The storm brought day after day of rain to Poinciana, and by the time the sun came back out this morning, Brown-Best was able to make note of one clear fact: her house hadn’t flooded – even though the federal government had warned her that it might following a storm like Debby.
“We were not even touched by it,” she said. “We had five days of straight rain from Debby, and we had no problems from it.”
And now Brown-Best is documenting that fact, and encouraging her neighbors to do the same. The reason is she hopes to convince the Federal Emergency Management Agency that Poinciana is not in a flood zone – and that local homeowners should not be required to buy costly flood insurance.
“That’s why all the people who had the surveys done, not one of them is in a flood zone,” she said.
The U.S. government contacted Osceola County last year to inform officials that some of its communities were in a flood zone, including several neighborhoods in Poinciana, even though there’s never been a single instance of a home that got flooded in the community of 10 villages that cuts across Polk and Osceola counties.
FEMA now uses topographical surveys, which employ advanced satellite screenings, to make these determinations. Those screenings have indicated that some parts of Poinciana are now in a potentially risky flood zone. All of those neighborhoods are on the Osceola County side of Poinciana, and have not yet impacted the 31,000 residents who live in the Polk County neighborhoods.
FEMA had given residents of the Osceola County side of Poinciana until May 17 to respond to a new government survey that classified their homes as being in a flood zone. If the residents couldn’t prove otherwise by paying for their own land survey to be done, the government will automatically classify certain neighborhoods as now being flood zones — even if that was not the case when the homeowner first bought their property.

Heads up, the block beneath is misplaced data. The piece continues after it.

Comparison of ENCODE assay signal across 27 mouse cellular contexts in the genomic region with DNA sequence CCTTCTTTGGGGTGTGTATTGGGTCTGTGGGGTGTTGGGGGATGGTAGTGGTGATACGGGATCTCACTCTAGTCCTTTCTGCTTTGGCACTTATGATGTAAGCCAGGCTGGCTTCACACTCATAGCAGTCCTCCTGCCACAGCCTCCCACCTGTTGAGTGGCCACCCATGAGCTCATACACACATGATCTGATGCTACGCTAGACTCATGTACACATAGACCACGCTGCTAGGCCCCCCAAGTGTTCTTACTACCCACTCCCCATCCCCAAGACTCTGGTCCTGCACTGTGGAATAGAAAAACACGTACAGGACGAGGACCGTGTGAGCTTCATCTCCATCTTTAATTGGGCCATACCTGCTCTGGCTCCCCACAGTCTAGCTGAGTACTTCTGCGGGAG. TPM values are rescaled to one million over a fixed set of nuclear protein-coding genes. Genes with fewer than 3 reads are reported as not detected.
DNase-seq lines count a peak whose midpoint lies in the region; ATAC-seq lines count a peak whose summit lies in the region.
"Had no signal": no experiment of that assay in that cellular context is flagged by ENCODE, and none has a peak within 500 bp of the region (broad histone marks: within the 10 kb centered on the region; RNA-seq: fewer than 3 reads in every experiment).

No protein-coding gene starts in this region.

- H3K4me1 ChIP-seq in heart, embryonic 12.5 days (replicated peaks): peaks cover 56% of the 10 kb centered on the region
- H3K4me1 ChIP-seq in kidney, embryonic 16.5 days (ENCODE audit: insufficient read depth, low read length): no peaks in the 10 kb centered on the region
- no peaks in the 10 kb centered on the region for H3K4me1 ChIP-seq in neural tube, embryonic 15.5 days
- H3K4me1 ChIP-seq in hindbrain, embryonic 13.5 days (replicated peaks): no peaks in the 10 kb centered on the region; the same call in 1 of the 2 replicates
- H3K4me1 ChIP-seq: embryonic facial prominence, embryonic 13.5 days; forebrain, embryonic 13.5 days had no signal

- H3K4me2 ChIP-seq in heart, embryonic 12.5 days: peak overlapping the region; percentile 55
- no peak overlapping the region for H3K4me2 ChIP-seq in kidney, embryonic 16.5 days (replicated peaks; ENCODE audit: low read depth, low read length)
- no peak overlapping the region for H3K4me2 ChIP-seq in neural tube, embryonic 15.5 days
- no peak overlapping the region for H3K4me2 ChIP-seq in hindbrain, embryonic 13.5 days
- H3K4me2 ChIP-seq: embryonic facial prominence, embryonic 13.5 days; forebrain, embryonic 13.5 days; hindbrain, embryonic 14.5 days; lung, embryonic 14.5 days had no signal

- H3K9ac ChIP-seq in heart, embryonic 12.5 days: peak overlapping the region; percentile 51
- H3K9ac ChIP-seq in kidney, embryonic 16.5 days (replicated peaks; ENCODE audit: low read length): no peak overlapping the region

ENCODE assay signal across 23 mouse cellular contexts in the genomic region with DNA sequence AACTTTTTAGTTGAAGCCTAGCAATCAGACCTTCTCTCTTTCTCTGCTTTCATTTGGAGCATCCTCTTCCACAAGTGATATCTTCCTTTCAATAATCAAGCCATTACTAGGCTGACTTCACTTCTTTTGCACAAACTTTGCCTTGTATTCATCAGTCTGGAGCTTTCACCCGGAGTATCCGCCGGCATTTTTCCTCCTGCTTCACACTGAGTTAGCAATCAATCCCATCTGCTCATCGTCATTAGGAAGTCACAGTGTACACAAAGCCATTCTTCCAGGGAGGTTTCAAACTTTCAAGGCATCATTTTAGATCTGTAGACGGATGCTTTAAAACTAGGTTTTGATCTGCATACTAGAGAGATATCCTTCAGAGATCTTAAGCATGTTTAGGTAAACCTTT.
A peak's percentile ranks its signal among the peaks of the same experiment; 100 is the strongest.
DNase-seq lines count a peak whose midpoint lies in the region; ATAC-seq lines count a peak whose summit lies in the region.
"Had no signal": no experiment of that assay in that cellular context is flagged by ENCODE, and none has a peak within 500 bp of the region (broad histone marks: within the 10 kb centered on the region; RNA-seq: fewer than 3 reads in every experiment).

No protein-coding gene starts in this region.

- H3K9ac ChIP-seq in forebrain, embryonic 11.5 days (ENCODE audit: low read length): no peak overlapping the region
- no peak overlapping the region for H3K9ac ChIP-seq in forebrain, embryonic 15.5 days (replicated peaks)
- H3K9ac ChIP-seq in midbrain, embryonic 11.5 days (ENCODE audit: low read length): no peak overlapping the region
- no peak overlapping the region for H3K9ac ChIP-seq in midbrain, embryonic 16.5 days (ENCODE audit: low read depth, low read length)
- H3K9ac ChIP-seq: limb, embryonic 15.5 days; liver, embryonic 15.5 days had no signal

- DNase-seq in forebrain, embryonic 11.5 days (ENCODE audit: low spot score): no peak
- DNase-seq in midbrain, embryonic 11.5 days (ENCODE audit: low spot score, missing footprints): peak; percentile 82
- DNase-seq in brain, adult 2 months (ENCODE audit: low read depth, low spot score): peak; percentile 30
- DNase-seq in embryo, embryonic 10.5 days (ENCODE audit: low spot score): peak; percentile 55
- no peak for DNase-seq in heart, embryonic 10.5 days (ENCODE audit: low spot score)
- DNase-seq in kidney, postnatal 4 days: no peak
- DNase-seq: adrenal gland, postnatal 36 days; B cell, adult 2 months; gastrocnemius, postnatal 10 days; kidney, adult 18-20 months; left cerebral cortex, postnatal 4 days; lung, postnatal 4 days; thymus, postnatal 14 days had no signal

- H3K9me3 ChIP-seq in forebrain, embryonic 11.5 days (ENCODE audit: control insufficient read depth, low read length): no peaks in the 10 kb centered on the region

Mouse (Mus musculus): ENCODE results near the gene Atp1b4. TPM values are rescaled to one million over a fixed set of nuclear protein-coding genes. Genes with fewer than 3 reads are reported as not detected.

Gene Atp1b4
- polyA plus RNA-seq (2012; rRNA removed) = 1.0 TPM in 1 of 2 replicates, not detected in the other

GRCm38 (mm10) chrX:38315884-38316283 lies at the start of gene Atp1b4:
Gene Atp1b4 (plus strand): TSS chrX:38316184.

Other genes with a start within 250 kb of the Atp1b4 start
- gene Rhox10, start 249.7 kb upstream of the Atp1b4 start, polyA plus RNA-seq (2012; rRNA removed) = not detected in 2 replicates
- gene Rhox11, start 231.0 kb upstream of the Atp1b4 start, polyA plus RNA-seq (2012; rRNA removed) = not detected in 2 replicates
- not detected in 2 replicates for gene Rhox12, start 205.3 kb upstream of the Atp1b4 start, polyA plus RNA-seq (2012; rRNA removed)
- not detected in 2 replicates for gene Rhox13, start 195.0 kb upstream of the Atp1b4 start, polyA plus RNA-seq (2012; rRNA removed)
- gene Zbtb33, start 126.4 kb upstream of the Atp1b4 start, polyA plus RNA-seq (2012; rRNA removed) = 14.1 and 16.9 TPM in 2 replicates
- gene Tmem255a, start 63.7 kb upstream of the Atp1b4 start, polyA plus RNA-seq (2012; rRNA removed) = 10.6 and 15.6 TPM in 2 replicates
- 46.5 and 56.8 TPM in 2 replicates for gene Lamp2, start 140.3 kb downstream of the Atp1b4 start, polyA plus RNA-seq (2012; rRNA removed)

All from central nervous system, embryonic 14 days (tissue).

The FEMA designation of being in a High Risk Flood Zone means banks and mortgage lenders would now require the homeowners to get flood insurance, which can run as high as $2,000 a year, depending on how risky the flood zone is considered to be by the government. Anyone within 100 feet of a flood zone could be required by their mortgage holder to purchase flood insurance.
Brown-Best is one of those homeowners, and she doesn’t believe her home is in a flood zone – and now thinks Tropical Storm Debby helped prove that.
Despite all the rain that storm brought to Central Florida and Poinciana, she said, “The waters here went down beautifully, because the APV (Association of Poinciana Villages, the community’s homeowners association) makes sure they keep these swales where they need to be, lower. They take care of the retention ponds and they’re constantly cleaning them out. We had absolutely no problems. The water flows beautifully here. The ponds are back to where they need to be right now. There was no flooding.”
Poinciana has never had serious problems with flooding, noted Jeanette Coughenour, the manager of the APV. As Tropical Storm Debby was winding down, Coughenour said her office had not received any calls or complaints about flooding problems.
“I bet you there’s no issues whatsoever from Debby,” Coughenour said, adding that Poinciana’s 10 villages were too far inland to be vulnerable to flooding.
“We’re not Tampa,” she said.
Brown-Best said she’s tried to document this in the past, and so far unsuccessfully in convincing FEMA officials that rains in Poinciana don’t equate to flooding concerns.
“I made the case for that when we had some big rain last year, right after this whole thing started,” she said. “I said then, we had three inches of rain in a short period of time, and we had no problems. We have made that case.”
Now she plans to document the impact of Debby – or lack of impact – once again.
“I’m just waiting to hear back from FEMA about the result of all the surveys we sent in,” she said. “We don’t have problems with flooding over here, and we never have. You have certain areas where water might settle a little longer than other areas, but it goes into the retention ponds which are so well kept.”
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